The pair also thanked those mothers who donated breast milk to sustain the twins when their own mother couldn't produce enough.
The leader of Podemos and the spokeswoman of the party, who are back on the political scene after taking a break from politics since their sons arrived in the world three months early on July 3rd, said their twins were “growing stronger day by day”.
Gracias a la sanidad pública, al Hospital Gregorio Marañón y a todos los que nos habéis acompañado y dado aliento en estas semanas. Hoy me he reincorporado a mis obligaciones políticas pero ante todo queríamos dar las gracias https://t.co/o67Pyh3Wdi— Pablo Iglesias (@Pablo_Iglesias_) September 3, 2018
In public posts on Facebook, the couple said that Leo and Manuel Iglesias Montero, born at just 26 weeks into the pregnancy, were extraordinarily lucky to have been born “in a country which has something so much more important than any national anthem or flag: a free and universal health service.”
"Many premature babies like our children, in other parts of the world, do not have the same luck – our children are now two months old, because they were born in a country which has something so much more important than any national anthem or flag: a free and universal health service," they wrote.
“We'll tell them later that nothing deserves more loyalty than this. The fact they are alive, and their health, are not just the result of medical and scientific advances, but also that of a society which still ensures the best possible care for any person living in it, whatever their social status.”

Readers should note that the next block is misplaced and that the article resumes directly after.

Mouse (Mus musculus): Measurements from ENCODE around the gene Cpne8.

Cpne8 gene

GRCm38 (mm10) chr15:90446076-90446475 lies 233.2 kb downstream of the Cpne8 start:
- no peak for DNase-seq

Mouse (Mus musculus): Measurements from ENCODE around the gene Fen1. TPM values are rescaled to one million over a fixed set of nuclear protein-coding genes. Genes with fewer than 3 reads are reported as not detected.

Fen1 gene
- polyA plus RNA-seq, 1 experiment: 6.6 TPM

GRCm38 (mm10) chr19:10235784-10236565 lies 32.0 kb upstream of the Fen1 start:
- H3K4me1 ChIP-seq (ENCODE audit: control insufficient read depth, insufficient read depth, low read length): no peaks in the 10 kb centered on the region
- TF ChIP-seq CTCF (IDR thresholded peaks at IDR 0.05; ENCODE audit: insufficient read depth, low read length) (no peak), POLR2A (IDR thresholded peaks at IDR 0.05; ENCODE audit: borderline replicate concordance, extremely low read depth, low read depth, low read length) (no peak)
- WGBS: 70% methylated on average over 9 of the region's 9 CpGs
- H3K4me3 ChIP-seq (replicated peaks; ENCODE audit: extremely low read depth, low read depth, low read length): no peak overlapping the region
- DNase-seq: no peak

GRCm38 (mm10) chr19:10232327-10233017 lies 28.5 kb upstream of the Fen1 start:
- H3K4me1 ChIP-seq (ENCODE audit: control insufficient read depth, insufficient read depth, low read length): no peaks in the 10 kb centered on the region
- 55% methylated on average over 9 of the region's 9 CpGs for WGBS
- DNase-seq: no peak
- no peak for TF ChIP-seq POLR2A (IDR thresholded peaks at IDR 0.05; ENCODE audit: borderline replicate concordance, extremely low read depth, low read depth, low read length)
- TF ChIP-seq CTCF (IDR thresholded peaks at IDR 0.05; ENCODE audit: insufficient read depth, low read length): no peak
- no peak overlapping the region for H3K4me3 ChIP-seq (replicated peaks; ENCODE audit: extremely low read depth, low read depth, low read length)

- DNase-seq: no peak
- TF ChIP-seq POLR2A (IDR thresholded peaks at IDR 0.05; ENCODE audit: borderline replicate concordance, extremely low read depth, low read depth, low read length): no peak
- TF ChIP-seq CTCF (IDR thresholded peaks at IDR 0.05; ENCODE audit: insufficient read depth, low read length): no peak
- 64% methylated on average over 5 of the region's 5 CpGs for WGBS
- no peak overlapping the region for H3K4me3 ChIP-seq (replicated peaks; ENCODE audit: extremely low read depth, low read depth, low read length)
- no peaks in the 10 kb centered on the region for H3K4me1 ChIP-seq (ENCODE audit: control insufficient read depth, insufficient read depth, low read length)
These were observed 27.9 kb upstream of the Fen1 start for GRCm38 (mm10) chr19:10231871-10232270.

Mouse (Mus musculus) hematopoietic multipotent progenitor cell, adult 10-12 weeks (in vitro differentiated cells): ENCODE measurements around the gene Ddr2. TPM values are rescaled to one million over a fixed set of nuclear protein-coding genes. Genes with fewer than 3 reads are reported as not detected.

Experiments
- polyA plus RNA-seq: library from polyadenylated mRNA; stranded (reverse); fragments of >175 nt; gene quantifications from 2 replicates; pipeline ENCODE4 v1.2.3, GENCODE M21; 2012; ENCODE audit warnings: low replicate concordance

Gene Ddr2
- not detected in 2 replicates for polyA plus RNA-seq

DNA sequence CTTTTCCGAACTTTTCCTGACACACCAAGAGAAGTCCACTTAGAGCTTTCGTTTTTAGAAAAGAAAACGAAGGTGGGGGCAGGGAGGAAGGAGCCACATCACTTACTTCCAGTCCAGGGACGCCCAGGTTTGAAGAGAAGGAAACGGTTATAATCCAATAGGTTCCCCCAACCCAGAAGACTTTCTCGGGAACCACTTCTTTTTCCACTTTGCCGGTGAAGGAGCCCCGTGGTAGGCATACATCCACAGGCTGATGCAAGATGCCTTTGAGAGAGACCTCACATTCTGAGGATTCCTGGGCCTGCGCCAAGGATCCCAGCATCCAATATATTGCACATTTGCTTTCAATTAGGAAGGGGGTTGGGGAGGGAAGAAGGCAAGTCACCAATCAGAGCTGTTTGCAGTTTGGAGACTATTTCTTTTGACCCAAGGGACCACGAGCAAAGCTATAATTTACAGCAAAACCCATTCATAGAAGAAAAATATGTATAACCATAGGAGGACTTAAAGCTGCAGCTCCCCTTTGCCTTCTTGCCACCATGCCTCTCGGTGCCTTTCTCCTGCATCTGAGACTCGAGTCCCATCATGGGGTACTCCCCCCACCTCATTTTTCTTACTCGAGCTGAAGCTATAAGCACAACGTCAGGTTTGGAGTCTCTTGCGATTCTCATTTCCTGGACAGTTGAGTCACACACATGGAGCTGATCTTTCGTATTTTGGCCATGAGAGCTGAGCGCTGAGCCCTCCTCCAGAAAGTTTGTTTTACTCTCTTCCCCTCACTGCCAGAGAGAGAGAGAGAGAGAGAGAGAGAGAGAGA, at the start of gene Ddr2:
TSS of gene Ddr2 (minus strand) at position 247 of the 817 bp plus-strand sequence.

They praised the health service in general but also singled out individual doctors and nurses at the premature baby unit of Madrid's Gregorio Marañón Hospital for the exemplary care given.
And revealed that it had been thanks to donations from other lactating mothers that had sustained the boys in the first critical days.
“Before they were able to feed solely off Irene's milk, it was milk from other mothers which helped them survive – and as soon as she was producing enough, Irene's milk was also donated to help other babies live,” Iglesias said.
“The State health system has made our children 'milk brothers' of many other tiny little girls and boys like them.”
The couple also used the letter to say they were moved by the sincerity of their most ardent political rivals.
“We'll never forget that some of the most beautiful words and some of the most sincere hugs and most fitting advice came from our greatest political rivals,” they wrote..
“We're Republicans, but will always remember how a King and a Queen phoned us to ask after our children.
“We're atheists, but we'll tell our children when they grow up that our friends who do believe prayed round the clock for them. We have it on authority that the Virgen del Tránsito, Santa Rosa de Viterbo and Santa María Liberatrice were called upon (and you never know...)," the letter continued.
“There are few more gestures of love and friendship that are more beautiful than this, and we'll teach our children that they should always respect those who hold different beliefs from their own because humanity, decency and friendship are not the exclusive heritage of any single cause,” they wrote.